With Christian values in mind, the organizers were inspired to start Bake 2 Educate. The idea was sparked by the motto, “Making tangible the intangible.” So Escobar, Bugash and Azurin set out in search for the right charity to work with. They came in contact with Lincco, a registered Canadian Charity that, “Gives Canadians the opportunity to make a lasting difference in developing countries.” Edith adds,
“We chose [to fundraise for] girls around their age, so that they could emotionally connect with the girls they are helping, although they may never meet them.”
The girl’s have expressed how the club has helped them understand their faith and to be a better followers of Jesus Christ. The efforts of the organizers are clearly reflected in CALA member, Maria Koh’s response,
“It’s nice to be with other girls my age, aside from being at school. It’s fun and I get to learn home skills. I would tell other girls who would be interested in joining that it’s a lot of fun, and you can grow in your faith too. I would even invite Catholic and Non-Catholic girls!”
Since September of this year, the girls have been making cakes for a suggested donation of twenty-five dollars. So far, the girls have taken orders to celebrate a range of different occasions such as: birthdays, retirement parties, anniversaries, and even dinner parties. As CALA is teamed with Lincco on this project, fundraising for the Ivory Coast is scheduled to end in December 2013. But, the girls intend on continuing with baking for a cause for the club’s next project.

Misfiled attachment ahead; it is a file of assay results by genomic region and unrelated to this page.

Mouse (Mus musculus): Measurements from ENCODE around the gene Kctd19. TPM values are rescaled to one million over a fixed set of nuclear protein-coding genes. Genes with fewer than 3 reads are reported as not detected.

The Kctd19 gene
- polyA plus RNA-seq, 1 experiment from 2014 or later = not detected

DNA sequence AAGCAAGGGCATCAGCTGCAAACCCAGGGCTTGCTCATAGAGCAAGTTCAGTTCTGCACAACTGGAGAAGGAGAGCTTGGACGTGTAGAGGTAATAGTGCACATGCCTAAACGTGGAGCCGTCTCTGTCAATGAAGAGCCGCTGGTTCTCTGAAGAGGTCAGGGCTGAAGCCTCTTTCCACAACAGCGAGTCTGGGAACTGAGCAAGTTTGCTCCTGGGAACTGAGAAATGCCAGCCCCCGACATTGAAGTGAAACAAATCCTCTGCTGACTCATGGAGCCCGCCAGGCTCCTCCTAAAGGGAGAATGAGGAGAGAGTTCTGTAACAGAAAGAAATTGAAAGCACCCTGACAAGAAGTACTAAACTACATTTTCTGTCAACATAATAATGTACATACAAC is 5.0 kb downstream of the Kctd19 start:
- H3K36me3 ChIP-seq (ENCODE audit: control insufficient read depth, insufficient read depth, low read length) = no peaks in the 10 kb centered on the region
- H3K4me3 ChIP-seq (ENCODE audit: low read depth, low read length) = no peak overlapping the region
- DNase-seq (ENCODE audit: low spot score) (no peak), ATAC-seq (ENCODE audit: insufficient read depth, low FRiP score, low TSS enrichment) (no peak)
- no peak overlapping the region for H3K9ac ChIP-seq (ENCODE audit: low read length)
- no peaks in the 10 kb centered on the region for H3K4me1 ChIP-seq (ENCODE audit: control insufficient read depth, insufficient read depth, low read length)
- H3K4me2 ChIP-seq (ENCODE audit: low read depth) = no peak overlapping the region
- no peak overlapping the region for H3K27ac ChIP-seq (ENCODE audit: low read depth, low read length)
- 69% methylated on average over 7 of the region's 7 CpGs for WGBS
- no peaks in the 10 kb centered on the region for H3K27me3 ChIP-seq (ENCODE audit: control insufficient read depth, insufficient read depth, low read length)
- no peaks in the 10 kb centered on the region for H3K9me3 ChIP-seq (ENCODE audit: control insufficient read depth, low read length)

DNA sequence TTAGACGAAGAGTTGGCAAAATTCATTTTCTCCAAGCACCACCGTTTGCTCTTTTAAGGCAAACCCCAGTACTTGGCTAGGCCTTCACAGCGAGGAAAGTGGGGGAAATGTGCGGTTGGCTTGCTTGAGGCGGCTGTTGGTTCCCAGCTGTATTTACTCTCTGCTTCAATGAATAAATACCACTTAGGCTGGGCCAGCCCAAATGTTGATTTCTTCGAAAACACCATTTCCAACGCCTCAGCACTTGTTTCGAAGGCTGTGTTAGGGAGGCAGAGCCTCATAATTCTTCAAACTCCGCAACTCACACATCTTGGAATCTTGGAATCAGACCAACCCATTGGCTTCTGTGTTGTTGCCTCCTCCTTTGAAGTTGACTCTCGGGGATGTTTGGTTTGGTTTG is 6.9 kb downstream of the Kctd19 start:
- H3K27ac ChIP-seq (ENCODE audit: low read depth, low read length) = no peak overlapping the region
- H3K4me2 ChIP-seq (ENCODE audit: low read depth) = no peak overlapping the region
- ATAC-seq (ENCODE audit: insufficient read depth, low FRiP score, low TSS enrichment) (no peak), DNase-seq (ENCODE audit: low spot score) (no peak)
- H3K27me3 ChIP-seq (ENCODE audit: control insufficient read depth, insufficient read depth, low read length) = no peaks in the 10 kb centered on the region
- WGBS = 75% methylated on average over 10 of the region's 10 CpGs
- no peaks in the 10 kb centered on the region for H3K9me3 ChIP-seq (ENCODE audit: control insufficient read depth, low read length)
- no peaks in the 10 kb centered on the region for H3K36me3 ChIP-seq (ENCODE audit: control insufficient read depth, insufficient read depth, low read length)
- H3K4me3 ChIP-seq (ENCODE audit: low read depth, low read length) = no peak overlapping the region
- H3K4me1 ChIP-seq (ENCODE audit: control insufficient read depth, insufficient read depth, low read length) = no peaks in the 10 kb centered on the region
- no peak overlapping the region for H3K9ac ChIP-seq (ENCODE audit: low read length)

Going forward the organizers hope that the club will grow with more girls getting involved. Their short-terms goals include raising enough funds to help at least one girl receive education. The long-term goals include presenting Bake 2 Educate as a gallery project at the Art of Living Competition in Boston. The competition includes several different hospitality challenges, and a gallery project. 
However, the ultimate goal is summed up in my last question to Edith. I asked her if she ever felt like there was a time where CALA might not be able to go forward due to funding or the availability of the girls. This is what she had to say,
“I’ve been working with girl’s clubs for a while, I don’t want to say it, but [some of these girls] are even getting married. They grow up and have to leave, but to me it’s never a loss, because you’re giving them tools for life. And they may never come back. But it’s not that we just taught them how to cut tomatoes, or peel onions, but how to be more sociable and to have spirit of service. And my hope is that that will transfer into their family lives.”
When I received my cakes they were beautifully packaged complete with a little note of thanks and information on Lincco. I felt inspired by the love carried out by each of the organizers, the joy of the girls involved, and the quality of their work. The cake was delicious too!
Thus far, the project has spread solely by word of mouth. So as they reach their last month of fundraising, I feel compelled to cheer on these girls and to encourage you, if you happen to live in Vancouver, to take part and give back while being good examples to these girls. To order a cake or for information you can e-mail cala.crestwell@gmail.com or call 604 222 8317. Order a cake and eat it too!
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Photo by Katrisha Villarante